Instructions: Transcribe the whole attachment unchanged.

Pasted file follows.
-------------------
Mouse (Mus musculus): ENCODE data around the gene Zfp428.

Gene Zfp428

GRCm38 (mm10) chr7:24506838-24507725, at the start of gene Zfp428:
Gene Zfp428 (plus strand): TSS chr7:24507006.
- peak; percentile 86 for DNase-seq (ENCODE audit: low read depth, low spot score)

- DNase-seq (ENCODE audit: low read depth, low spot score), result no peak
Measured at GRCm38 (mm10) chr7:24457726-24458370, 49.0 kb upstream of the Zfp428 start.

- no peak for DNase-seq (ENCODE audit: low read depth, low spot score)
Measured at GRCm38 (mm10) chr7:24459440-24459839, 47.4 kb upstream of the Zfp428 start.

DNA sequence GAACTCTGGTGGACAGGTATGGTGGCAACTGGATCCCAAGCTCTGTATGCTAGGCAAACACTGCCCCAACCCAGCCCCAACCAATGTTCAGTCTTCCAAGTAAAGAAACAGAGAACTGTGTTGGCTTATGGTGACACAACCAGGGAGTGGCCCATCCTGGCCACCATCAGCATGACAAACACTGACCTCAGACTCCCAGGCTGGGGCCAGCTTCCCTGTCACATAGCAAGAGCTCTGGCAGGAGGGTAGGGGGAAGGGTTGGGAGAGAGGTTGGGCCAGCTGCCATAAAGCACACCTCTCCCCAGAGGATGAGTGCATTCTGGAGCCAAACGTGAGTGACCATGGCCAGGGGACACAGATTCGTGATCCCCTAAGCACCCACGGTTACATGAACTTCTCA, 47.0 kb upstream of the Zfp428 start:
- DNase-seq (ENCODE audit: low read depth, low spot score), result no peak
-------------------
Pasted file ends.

Mouse (Mus musculus): ENCODE data around the gene Zfp428.

Gene Zfp428

GRCm38 (mm10) chr7:24506838-24507725, at the start of gene Zfp428:
Gene Zfp428 (plus strand): TSS chr7:24507006.
- peak; percentile 86 for DNase-seq (ENCODE audit: low read depth, low spot score)

- DNase-seq (ENCODE audit: low read depth, low spot score), result no peak
Measured at GRCm38 (mm10) chr7:24457726-24458370, 49.0 kb upstream of the Zfp428 start.

- no peak for DNase-seq (ENCODE audit: low read depth, low spot score)
Measured at GRCm38 (mm10) chr7:24459440-24459839, 47.4 kb upstream of the Zfp428 start.

DNA sequence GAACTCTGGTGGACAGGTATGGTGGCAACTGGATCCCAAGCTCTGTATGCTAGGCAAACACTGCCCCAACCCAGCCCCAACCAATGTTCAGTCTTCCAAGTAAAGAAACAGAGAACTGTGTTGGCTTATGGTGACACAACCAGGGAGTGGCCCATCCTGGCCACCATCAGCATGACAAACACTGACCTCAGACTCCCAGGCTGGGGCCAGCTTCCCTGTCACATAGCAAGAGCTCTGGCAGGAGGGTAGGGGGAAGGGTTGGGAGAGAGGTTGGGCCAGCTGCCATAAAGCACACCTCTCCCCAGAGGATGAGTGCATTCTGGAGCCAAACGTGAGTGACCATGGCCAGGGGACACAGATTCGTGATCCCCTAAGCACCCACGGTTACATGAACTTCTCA, 47.0 kb upstream of the Zfp428 start:
- DNase-seq (ENCODE audit: low read depth, low spot score), result no peak